14 Health Care Evaluation Lets pick a population health programme idea for your specific PCT and consider aspects of process, outcome and impact evaluation.
15 Metrics and Methods to Measure and Report Indicators of Hospital Utilisation Assumption: >Hospital admission is an adverse event that should be avoided whenever possible >Not all admissions are preventable Two major indicators >Admissions per 1000 >Days per 1000
16 Metrics and Methods to Measure and Report Indicators of Hospital Utilisation Admissions per 1000 > In part measures a systems success at preventing acute disease episodes or caring for them in alternative systems > Considered a prevention indicator Days per 1000 > Reflects both frequency of admission and length of stay > Measure episode characteristics
17 Metrics and Methods to Measure and Report Indicators of Hospital Utilisation Both measures are typically collected separately for: > Adult and pediatric medical > Surgical > ICU > Obstetrics > Boarder babies (newborn days after mothers discharge) > Mental health > Substance abuse
18 Metrics and Methods to Measure and Report Risk Adjustment Prospective vs. retrospective In general populations the theoretical ceiling to predication is between 18-22% >This is higher in sicker, chronic populations Demographic models >Typically explain 2-5% of variance in utilization
19 Metrics and Methods to Measure and Report Risk Adjustment Adding prior use increase the predicative ability of models to between 8 – 14% > Some antidotial evidence that adding Rx and Lab can increase predicative ability to the 18-22% range Adding health status changes the weights but does not increase the predicative ability of models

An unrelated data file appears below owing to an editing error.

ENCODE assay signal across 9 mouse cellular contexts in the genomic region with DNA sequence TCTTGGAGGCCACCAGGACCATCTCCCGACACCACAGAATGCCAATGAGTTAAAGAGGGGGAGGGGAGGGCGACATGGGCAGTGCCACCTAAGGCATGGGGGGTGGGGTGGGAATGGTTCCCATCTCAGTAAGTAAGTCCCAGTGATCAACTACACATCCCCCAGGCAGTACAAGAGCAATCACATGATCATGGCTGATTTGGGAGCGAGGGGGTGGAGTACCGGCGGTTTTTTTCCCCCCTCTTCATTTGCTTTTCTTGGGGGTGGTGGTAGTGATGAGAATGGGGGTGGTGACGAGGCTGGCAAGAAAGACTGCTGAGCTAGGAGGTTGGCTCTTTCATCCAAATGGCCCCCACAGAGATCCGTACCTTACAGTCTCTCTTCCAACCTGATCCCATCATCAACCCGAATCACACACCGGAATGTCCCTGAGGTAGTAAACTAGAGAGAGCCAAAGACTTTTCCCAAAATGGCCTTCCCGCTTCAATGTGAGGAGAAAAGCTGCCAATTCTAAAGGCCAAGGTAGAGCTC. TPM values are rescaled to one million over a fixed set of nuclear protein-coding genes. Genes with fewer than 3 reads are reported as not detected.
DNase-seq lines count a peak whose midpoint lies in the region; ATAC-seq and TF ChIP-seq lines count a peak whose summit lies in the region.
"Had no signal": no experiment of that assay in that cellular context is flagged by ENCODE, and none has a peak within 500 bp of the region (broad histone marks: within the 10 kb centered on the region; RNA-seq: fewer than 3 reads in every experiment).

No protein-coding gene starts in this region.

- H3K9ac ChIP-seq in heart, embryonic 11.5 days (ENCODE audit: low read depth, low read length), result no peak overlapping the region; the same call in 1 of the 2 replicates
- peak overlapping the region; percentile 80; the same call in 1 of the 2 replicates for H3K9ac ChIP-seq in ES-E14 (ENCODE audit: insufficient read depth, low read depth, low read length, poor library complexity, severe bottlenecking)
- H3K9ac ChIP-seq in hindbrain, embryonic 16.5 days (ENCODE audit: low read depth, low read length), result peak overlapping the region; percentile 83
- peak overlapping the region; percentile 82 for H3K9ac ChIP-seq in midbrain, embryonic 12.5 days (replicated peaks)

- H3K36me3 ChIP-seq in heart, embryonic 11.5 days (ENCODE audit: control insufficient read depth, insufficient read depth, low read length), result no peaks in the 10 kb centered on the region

20 Metrics and Methods to Measure and Report Traditional Health Care Performance Indicators Finances > Revenue and costs Clinical Activities Quality of Care > Includes access
21 Metrics and Methods to Measure and Report Guidelines for Selecting Indicators The ability of systems to produce the data required to generate the indicator The perceived importance of the indicator to the development and assessment of the system The current utility of the indicator in organizations within the system The comparability of the indicator across systems The uniqueness of the applicability of the indicator
22 Metrics and Methods to Measure and Report Indicators of System Performance Population Health > SF-30, SF-12, etc > Mental Health Index (such as the DIS) > Disease specific incidence and prevalence rates > Disease specific outcomes of care (SF-36, ADLs, IADLs)
23 Metrics and Methods to Measure and Report Indicators of System Performance Quality of Care > Compliance with guidelines by type of provider > Incidence of Sentinel Events: - Unplanned re-visits - Avoidable hospitalisations - Hospital re-admission - Mortality
24 Metrics and Methods to Measure and Report Indicators of System Performance Quality of Care (cont.): > Peer review > Disease specific mortality - Surgical - Infant mortality - Deaths due to cervical cancer > Frequency of preventable acute episodes for chronic conditions
25 Metrics and Methods to Measure and Report Indicators of System Performance Quality of Care (cont.): > RX - Inappropriate poly pharmacy - ADRs Episode Prevention
29 Calculating Bed Days Works for any given time period (e.g. day, month to date, year to date) [A/ (B/365)] /(C/1000) > A = Gross bed days per unit of time > B = Days per unit of time > C = population size
30 Knowledge Management Planning Cycle for Driving PCT Health Care System Performance Social/Health Indicators Evaluation Data & Analysis Implementation Useful Information Operations Planning Knowledge Management Strategy